The Asian Economy: Trade Structure Interpreted by Feedback Loop Analysis
Journal of Applied Input-Output Analysis. Vol 2, N. 2, pp. 24-40, 1995
21 Pages Posted: 5 Apr 2014
Date Written: 1995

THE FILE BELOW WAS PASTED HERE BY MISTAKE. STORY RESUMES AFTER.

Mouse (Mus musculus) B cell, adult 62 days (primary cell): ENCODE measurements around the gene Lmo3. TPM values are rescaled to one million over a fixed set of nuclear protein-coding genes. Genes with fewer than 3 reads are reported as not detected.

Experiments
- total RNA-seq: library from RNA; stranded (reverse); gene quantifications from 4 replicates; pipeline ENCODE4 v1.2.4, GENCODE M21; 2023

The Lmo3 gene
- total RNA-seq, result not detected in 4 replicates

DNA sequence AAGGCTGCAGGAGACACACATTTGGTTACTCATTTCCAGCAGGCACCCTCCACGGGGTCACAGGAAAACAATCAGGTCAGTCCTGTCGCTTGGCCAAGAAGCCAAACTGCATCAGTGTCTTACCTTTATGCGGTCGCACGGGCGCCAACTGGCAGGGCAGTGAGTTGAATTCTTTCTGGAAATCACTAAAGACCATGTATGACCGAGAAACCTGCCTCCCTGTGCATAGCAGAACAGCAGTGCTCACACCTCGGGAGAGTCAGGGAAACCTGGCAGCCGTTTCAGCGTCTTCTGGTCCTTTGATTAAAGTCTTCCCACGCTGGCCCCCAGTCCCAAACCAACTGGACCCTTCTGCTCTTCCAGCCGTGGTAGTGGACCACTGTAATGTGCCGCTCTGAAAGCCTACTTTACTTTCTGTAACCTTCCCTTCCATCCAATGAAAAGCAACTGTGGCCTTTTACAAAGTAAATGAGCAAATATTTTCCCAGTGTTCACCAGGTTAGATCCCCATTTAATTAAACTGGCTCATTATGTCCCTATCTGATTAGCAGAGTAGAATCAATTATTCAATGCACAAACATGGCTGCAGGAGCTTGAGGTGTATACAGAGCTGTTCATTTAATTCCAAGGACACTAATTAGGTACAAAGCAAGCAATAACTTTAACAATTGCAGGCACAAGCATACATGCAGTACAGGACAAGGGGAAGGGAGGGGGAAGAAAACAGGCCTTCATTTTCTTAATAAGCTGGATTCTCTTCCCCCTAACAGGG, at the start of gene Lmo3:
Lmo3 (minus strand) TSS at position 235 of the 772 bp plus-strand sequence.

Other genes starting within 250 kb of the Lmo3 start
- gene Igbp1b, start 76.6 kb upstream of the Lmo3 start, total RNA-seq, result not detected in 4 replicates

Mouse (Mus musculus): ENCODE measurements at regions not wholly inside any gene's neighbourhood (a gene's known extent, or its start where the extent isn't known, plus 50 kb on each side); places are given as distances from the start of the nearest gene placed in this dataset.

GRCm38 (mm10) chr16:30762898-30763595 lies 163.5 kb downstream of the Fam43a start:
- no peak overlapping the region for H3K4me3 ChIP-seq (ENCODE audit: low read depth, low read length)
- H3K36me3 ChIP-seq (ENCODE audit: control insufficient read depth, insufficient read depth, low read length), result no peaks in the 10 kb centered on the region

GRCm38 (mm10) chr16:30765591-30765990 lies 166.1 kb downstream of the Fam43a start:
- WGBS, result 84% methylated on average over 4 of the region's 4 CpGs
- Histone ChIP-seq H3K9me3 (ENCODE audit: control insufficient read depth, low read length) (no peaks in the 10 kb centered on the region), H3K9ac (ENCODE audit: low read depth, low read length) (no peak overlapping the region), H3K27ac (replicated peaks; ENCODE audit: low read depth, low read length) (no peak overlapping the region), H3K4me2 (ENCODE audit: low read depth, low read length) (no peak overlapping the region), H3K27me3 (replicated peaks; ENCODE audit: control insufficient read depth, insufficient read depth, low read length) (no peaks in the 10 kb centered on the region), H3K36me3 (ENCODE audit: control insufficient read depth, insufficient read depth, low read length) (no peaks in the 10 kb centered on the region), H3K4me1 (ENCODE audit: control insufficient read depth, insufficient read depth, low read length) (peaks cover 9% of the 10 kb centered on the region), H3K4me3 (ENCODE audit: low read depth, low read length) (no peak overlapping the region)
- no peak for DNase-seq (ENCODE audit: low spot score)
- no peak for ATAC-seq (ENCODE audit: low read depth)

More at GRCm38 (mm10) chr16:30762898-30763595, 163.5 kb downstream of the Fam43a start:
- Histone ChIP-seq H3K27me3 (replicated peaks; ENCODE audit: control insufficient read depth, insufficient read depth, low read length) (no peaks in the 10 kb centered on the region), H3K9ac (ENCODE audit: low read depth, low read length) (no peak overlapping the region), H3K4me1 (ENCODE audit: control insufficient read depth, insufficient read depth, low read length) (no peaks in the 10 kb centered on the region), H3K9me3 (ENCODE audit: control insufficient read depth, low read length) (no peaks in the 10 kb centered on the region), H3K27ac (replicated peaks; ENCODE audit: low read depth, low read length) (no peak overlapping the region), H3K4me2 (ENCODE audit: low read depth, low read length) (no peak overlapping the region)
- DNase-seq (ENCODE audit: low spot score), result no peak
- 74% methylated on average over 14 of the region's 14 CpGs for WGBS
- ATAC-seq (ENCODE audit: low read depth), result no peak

The recent discussions that focused on the problems of the Uruguay Round of the General Agreement on Tariffs and Trade [GATT] together with the emergence of strengthened and expanded free trade areas [such as NAFTA, European Union and MERCOSUL/MERCOSUR] have created the need for careful analysis of the nature of internal and external dependence among nations and, within any nation, among the constituent regions. The picture that is obtained from inspection of import and export flows is only one (and often the smaller) part of the nature of dependence; there is a need to consider the indirect effects and, in addition, the possible feedbacks that may accrue from expansion of links between any two countries rippling through a broader set of economies and returning to expand activity in the originating economy. However, until recently, a dearth of data precluded the type of analysis conducted here; the development of consistent intercountry input-output tables for Europe enabled the first attempt at an understanding of intercountry dependencies (see Sonis, Oosterhaven and Hewings, 1993). This paper will explore similar perspectives with a set of Asian intercountry input-output tables for 1985. In this paper, some new perspectives are advanced that provide a more comprehensive view of the interactions between the economies of Asia. The analysis focuses on the potential for uncovering alternative perspectives about the role of linkages and multipliers in input-output systems. The analysis draws on some pioneering work by Miyazawa in the identification of internal and external multiplier effects. Paths of direct and indirect dependency are revealed as well as the nature and strength of feedback loops. In addition, some potential exists for contibutions to the debate raised by Krugman (1991, 1993) on the role of regionalism versus multilaterialism. Using these methods, it is possible to provide insights into the way in which these economies are integrated, the strength of the integration and the potential consequences of action in one economy on the rest of the system. The analysis parallels some earlier work on the European economies and will provide the basis for future comparative analysis as updated tables are produced.
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